Against Elections (Paperback)
I am for more democracy. Van Reybrouck spells out why elections are—in fact and practice—anti-democratic, and identifies the malaise we are in as Democratic Fatigue Syndrome. He makes an absolutely compelling and convincing case for Sortition—the drawing of lots. This practice creates an opportunity for citizens to actively engage in deliberative democracy rather than continuing to support an "elected" aristocracy through elections. A sorely needed antidote to our corrupted, money-soaked, ineffectual system. -Greg— From Greg
A small book with great weight and urgency to it, this is both a history of democracy and a clarion call for change.
"Without drastic adjustment, this system cannot last much longer," writes Van Reybrouck, regarded today as one of Europe's most astute thinkers. "If you look at the decline in voter turnout and party membership, and at the way politicians are held in contempt, if you look at how difficult it is to form governments, how little they can do and how harshly they are punished for it, if you look at how quickly populism, technocracy and anti-parliamentarianism are rising, if you look at how more and more citizens are longing for participation and how quickly that desire can tip over into frustration, then you realize we are up to our necks."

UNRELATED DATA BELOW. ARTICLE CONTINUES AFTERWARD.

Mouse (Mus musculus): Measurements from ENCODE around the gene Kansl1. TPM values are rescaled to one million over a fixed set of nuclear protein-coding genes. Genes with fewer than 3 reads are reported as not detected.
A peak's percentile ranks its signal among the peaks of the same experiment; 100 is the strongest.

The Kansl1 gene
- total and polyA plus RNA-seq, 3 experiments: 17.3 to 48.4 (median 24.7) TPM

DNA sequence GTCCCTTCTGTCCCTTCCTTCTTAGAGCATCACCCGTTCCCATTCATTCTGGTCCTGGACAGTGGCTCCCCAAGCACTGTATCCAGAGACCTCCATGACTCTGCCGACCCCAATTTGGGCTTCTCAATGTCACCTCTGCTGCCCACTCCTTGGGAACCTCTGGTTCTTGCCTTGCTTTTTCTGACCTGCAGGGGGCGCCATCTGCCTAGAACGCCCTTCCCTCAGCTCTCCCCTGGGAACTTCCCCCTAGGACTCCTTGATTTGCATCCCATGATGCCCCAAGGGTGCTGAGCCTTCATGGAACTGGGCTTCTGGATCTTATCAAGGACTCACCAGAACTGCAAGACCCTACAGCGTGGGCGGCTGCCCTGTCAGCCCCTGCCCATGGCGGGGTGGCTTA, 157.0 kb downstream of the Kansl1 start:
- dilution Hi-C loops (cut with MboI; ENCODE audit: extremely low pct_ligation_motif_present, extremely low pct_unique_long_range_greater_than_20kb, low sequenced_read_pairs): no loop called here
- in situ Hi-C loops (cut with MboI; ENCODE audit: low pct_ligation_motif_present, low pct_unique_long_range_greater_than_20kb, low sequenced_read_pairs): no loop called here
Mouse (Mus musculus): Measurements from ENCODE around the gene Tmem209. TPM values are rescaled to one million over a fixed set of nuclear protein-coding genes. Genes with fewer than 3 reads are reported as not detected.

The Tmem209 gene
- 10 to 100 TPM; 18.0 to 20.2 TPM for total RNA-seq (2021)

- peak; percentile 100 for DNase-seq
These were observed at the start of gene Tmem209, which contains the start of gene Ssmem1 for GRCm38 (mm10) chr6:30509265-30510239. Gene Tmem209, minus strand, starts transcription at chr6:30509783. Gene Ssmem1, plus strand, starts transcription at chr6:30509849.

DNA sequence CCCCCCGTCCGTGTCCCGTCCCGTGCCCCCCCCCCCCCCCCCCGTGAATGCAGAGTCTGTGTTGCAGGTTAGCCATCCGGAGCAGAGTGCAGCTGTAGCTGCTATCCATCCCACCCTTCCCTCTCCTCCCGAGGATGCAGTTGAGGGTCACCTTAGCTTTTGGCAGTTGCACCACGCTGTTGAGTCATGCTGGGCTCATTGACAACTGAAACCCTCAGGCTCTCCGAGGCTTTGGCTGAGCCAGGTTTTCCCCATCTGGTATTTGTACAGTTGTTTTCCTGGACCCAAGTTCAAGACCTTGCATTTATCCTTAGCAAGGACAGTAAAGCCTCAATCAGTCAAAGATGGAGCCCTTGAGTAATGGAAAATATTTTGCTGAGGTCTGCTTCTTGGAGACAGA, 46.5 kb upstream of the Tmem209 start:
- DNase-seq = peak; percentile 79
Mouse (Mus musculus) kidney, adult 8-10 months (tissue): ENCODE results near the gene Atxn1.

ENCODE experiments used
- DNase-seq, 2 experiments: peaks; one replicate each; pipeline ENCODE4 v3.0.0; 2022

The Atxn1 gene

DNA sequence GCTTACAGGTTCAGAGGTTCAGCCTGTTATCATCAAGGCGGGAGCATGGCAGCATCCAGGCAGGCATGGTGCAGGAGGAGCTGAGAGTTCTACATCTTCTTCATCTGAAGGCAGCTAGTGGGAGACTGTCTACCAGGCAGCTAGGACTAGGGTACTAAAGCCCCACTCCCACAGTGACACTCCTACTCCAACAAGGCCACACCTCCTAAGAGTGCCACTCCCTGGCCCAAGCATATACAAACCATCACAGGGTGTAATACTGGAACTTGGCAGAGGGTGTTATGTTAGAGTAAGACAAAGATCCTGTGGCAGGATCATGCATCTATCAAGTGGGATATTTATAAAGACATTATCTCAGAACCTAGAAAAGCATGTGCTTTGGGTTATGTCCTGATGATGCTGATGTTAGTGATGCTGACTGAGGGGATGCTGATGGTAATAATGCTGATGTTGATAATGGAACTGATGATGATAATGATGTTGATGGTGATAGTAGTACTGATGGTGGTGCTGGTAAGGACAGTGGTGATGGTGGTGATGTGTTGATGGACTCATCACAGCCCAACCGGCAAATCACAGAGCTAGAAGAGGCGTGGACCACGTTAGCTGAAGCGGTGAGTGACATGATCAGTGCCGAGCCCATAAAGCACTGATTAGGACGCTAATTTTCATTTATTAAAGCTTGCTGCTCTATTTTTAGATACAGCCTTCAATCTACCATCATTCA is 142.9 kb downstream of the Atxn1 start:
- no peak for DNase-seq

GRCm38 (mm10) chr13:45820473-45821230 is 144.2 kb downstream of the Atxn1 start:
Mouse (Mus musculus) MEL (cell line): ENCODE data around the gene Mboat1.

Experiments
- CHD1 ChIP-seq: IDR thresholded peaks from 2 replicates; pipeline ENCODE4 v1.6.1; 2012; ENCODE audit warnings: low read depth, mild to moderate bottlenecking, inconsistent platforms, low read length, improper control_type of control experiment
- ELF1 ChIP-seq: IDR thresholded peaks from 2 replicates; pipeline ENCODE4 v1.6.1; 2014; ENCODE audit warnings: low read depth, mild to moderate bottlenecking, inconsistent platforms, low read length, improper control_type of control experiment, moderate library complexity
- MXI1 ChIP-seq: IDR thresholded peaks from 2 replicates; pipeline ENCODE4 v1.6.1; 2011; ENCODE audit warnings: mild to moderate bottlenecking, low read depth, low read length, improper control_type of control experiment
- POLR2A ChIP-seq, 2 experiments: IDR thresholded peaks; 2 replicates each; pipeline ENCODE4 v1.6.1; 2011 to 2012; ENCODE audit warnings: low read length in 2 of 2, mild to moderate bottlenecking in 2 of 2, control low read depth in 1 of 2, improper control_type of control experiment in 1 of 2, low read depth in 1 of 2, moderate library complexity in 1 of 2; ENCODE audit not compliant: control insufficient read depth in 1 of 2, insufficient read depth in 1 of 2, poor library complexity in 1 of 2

Not so very long ago, the great battles of democracy were fought for the right to vote. Now, Van Reybrouck writes, "it's all about the right to speak, but in essence it's the same battle, the battle for political emancipation and for democratic participation. We must decolonize democracy. We must democratize democracy."
As history, Van Reybrouck makes the compelling argument that modern democracy was designed as much to preserve the rights of the powerful and keep the masses in line, as to give the populace a voice. As change-agent, Against Elections makes the argument that there are forms of government, what he terms sortitive or deliberative democracy, that are beginning to be practiced around the world, and can be the remedy we seek. In Iceland, for example, deliberative democracy was used to write the new constitution. A group of people were chosen by lot, educated in the subject at hand, and then were able to decide what was best, arguably, far better than politicians would have.
A fascinating, and workable idea has led to a timely book to remind us that our system of government is a flexible instrument, one that the people have the power to change.